Amy Hagstrom Miller, founder and CEO of the Whole Woman’s Health clinic network (which has locations in Texas), says there has been some confusion about Healthy Texas Women.
“Sometimes providers who are ‘supposed’ to be part of the program don’t have any expertise in women’s reproductive health care and don’t even know they have been listed as a provider in the program. What we are seeing on the ground is that a lot of women are just feeling isolated and left behind because they can’t get the resources that they need,” Hagstrom Miller told Rewire via email.
Expanding Medicaid and health programs for low-income people can help them access the care they need before, during, and after pregnancy and childbirth. Despite the potential boon to women and families, Hagstrom Miller doesn’t expect progress to be easy. “Year after year, we are playing defense and expect that this will continue because the leaders that are making and passing these laws and cuts are basing their decisions on medically inaccurate information and their own personal ideological views.”
Step Two: Increase the Number of Maternity Care Providers, Including Midwives
A health insurance card is only helpful if you have somewhere to use it. Increasing the number of maternity care providers, along with expanding financial access to care, is key to addressing the maternal health problem.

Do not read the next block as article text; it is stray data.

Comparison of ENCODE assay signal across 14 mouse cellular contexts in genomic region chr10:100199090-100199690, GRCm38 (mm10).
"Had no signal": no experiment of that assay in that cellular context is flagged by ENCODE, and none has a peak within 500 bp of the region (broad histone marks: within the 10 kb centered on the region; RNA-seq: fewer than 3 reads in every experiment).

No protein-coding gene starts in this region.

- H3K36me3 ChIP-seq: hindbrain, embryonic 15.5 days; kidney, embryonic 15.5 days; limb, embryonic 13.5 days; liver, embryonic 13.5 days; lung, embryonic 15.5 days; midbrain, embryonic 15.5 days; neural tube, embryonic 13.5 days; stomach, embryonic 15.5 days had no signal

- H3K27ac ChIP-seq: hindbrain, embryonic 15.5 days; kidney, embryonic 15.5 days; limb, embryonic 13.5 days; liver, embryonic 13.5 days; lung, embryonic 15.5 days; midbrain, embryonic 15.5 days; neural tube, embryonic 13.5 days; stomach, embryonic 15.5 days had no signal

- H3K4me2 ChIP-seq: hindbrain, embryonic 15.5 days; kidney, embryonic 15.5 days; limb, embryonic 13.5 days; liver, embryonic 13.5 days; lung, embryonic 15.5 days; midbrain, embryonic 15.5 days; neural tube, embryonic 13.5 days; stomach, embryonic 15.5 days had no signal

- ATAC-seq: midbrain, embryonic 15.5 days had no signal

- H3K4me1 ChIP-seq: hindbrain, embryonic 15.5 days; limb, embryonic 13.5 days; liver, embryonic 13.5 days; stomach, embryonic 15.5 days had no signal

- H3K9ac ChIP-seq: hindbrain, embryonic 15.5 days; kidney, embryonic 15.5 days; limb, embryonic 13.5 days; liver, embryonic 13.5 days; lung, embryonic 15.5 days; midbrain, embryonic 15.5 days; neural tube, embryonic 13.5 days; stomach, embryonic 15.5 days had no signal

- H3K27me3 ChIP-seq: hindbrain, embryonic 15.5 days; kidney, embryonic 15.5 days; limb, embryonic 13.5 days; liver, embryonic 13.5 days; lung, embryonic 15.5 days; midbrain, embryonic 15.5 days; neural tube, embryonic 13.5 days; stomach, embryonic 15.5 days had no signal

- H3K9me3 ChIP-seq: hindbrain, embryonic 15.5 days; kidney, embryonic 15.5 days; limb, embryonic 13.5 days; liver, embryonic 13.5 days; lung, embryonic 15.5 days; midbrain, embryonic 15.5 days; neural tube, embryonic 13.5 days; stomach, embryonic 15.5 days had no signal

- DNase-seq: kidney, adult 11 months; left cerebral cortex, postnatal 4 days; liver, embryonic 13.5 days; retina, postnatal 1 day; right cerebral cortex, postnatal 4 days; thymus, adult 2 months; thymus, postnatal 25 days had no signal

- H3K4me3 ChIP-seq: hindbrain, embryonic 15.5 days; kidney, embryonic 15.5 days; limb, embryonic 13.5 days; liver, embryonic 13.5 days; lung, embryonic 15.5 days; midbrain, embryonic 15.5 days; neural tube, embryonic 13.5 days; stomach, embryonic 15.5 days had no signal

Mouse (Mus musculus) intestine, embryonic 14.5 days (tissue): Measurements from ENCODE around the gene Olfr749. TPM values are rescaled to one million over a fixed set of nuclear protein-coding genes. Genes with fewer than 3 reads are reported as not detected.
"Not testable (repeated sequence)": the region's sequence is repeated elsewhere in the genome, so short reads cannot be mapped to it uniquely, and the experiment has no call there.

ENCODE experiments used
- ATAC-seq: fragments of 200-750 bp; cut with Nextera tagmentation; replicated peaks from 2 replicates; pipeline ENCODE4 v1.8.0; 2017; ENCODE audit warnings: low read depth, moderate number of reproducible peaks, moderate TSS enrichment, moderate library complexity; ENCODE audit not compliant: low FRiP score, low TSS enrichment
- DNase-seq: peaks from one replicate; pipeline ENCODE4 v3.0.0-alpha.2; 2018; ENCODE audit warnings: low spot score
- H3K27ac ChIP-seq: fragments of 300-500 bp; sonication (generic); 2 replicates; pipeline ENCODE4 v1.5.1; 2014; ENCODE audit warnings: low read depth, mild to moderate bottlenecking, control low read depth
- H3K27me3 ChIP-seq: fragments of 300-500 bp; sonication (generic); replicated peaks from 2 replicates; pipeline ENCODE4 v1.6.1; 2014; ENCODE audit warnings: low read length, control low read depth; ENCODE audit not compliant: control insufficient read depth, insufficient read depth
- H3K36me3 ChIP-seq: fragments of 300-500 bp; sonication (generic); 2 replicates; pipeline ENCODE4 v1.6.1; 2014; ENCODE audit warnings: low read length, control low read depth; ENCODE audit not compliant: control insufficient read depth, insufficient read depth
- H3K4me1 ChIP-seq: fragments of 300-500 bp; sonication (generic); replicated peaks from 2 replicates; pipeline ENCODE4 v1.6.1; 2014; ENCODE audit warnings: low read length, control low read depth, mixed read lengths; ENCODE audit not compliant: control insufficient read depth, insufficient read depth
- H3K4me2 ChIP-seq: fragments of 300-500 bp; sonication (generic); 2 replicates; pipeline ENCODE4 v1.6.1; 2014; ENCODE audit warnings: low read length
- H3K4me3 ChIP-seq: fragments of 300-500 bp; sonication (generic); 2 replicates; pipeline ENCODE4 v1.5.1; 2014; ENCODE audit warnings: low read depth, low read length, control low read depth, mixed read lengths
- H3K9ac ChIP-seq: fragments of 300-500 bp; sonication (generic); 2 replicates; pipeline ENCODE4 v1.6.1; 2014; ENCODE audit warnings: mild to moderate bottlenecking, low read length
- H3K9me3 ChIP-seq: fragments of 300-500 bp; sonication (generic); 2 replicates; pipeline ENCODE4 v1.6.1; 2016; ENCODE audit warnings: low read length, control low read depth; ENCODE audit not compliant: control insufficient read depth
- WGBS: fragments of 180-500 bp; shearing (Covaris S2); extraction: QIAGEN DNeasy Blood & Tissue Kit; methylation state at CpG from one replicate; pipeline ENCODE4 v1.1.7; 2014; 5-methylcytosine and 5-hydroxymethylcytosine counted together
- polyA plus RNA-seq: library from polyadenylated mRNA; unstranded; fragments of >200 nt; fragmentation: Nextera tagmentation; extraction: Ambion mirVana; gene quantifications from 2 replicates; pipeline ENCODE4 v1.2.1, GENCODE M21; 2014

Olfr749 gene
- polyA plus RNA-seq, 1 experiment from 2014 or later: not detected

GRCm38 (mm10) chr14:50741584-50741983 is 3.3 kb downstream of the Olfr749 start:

Unfortunately, provider shortages are increasing across the country. According to the Association of American Medical Colleges, there could be a shortage of up to 90,000 physicians by 2025, affecting the entire health-care system. Currently, almost half of U.S. counties lack an OB-GYN and more than half lack a nurse-midwife. In Texas, 147 of 254 counties have no OB-GYN, according to a report commissioned by the North Texas Regional Extension Center. In an expansive state like Texas, this could mean driving for hours to reach a provider or, for some people, simply going without necessary care.
Bolstering existing programs that encourage providers to practice in shortage areas could help. The American Congress of Obstetricians and Gynecologists and the American College of Nurse-Midwives (ACNM) support a proposal so that OB-GYNs and midwives can benefit from existing federal programs that already provide financial incentives to primary care, dental, and mental health practitioners to provide care in shortage areas. The financial incentives offered by the government include scholarships, loans and loan repayment arrangements, and bonuses.
Additionally, clarifying licensing requirements and relaxing legal restrictions for certified nurse-midwives, certified professional midwives, and certified midwives could expand much-needed access to maternity care. ACNM reports that midwifery care is associated with better prenatal knowledge and readiness for labor and delivery, improved patient satisfaction, and fewer unnecessary medical procedures.
Increasing the number of midwives and encouraging them to practice in shortage areas might be especially beneficial for Black women due to midwifery’s personalized model of care. In a phone interview, International Center for Traditional Childbearing (ICTC) Founder Shafia Monroe told Rewire that “Black women need access to midwives to reduce the high maternal mortality rate. We need more conversation, more empowerment, and more encouragement. We need the time and type of care that midwives provide.”